Ben van Beurden’s balancing act: Shell’s boss delivers some hard truths on oil and climate change

Jul 6th 2019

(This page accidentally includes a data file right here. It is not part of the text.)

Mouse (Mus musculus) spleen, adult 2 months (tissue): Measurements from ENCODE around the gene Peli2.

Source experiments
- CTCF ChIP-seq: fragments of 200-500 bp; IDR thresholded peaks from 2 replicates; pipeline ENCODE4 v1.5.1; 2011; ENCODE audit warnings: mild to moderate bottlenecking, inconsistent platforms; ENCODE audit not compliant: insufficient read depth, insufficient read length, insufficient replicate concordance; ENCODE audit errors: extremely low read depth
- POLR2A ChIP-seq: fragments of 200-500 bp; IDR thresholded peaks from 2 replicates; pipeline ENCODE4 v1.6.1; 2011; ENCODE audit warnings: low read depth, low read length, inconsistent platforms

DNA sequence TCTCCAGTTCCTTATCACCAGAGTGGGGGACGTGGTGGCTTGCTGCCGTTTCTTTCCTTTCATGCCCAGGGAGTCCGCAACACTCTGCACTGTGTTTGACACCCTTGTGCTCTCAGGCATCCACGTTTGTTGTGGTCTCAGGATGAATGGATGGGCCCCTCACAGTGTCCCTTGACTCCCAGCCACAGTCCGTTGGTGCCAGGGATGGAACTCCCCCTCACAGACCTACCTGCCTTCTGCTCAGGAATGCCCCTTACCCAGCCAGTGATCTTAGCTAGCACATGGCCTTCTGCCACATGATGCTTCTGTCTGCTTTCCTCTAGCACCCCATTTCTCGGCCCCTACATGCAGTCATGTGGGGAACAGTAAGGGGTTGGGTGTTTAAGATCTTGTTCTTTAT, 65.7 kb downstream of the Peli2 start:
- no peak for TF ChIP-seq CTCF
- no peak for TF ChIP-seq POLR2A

When Ben van Beurden was a boy in the Netherlands, one of his chores was to fill the coal scuttle. It was a hateful task—especially in the cold weather when he had to traipse out to a shed in the back garden. “I can still feel the wet, freezing cold creeping up my legs,” he told a Dutch audience last year. He hated the coal furnace because he had to wash himself next to it. He hated the washcloth because it did not stay hot for long enough. But it gave him a cold, hard lesson in the importance of energy. Mr van Beurden, boss of Royal Dutch Shell, the world’s second-biggest publicly traded oil company, is not the first well-paid executive to dwell on the hardships of his youth. But his story is poignant because of what came next. In the 1960s the vast Groningen field in the Netherlands brought natural gas to the country for the first time. The coal scuttle and cold washcloth gave way to a hot shower—and progress for his whole family. READ MORE

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